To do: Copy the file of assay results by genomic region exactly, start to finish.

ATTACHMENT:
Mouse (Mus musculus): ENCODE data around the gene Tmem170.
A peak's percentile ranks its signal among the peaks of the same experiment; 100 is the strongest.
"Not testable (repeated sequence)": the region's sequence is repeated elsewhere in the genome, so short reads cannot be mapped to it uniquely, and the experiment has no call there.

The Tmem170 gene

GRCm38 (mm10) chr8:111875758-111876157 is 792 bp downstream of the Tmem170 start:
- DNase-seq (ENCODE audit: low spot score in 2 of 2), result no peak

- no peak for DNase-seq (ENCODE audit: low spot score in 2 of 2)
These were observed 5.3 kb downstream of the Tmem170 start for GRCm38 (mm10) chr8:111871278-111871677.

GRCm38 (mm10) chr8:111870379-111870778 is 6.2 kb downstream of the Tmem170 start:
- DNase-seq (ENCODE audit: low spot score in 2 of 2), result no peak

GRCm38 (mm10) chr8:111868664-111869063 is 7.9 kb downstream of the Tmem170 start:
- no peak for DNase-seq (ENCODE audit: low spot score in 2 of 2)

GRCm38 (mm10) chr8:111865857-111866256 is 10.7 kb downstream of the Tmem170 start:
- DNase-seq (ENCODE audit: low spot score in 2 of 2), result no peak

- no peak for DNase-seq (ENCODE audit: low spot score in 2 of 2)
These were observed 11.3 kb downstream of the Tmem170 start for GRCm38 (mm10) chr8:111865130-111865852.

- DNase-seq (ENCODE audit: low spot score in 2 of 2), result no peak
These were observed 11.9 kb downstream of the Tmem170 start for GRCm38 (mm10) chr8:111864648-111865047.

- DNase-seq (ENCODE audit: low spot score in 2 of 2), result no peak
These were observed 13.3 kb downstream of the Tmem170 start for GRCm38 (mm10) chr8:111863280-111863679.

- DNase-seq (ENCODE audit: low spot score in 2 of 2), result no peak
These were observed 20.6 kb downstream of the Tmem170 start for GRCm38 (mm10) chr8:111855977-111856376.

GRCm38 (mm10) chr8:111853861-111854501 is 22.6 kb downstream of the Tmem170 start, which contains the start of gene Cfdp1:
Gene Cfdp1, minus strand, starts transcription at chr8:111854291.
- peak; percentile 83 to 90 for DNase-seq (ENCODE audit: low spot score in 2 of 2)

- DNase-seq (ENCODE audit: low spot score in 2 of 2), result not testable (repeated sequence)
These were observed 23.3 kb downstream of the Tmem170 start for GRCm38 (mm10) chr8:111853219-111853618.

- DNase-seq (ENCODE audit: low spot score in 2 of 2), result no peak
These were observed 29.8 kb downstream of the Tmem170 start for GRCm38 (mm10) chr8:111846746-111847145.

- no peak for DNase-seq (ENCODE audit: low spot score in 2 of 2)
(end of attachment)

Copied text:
Mouse (Mus musculus): ENCODE data around the gene Tmem170.
A peak's percentile ranks its signal among the peaks of the same experiment; 100 is the strongest.
"Not testable (repeated sequence)": the region's sequence is repeated elsewhere in the genome, so short reads cannot be mapped to it uniquely, and the experiment has no call there.

The Tmem170 gene

GRCm38 (mm10) chr8:111875758-111876157 is 792 bp downstream of the Tmem170 start:
- DNase-seq (ENCODE audit: low spot score in 2 of 2), result no peak

- no peak for DNase-seq (ENCODE audit: low spot score in 2 of 2)
These were observed 5.3 kb downstream of the Tmem170 start for GRCm38 (mm10) chr8:111871278-111871677.

GRCm38 (mm10) chr8:111870379-111870778 is 6.2 kb downstream of the Tmem170 start:
- DNase-seq (ENCODE audit: low spot score in 2 of 2), result no peak

GRCm38 (mm10) chr8:111868664-111869063 is 7.9 kb downstream of the Tmem170 start:
- no peak for DNase-seq (ENCODE audit: low spot score in 2 of 2)

GRCm38 (mm10) chr8:111865857-111866256 is 10.7 kb downstream of the Tmem170 start:
- DNase-seq (ENCODE audit: low spot score in 2 of 2), result no peak

- no peak for DNase-seq (ENCODE audit: low spot score in 2 of 2)
These were observed 11.3 kb downstream of the Tmem170 start for GRCm38 (mm10) chr8:111865130-111865852.

- DNase-seq (ENCODE audit: low spot score in 2 of 2), result no peak
These were observed 11.9 kb downstream of the Tmem170 start for GRCm38 (mm10) chr8:111864648-111865047.

- DNase-seq (ENCODE audit: low spot score in 2 of 2), result no peak
These were observed 13.3 kb downstream of the Tmem170 start for GRCm38 (mm10) chr8:111863280-111863679.

- DNase-seq (ENCODE audit: low spot score in 2 of 2), result no peak
These were observed 20.6 kb downstream of the Tmem170 start for GRCm38 (mm10) chr8:111855977-111856376.

GRCm38 (mm10) chr8:111853861-111854501 is 22.6 kb downstream of the Tmem170 start, which contains the start of gene Cfdp1:
Gene Cfdp1, minus strand, starts transcription at chr8:111854291.
- peak; percentile 83 to 90 for DNase-seq (ENCODE audit: low spot score in 2 of 2)

- DNase-seq (ENCODE audit: low spot score in 2 of 2), result not testable (repeated sequence)
These were observed 23.3 kb downstream of the Tmem170 start for GRCm38 (mm10) chr8:111853219-111853618.

- DNase-seq (ENCODE audit: low spot score in 2 of 2), result no peak
These were observed 29.8 kb downstream of the Tmem170 start for GRCm38 (mm10) chr8:111846746-111847145.

- no peak for DNase-seq (ENCODE audit: low spot score in 2 of 2)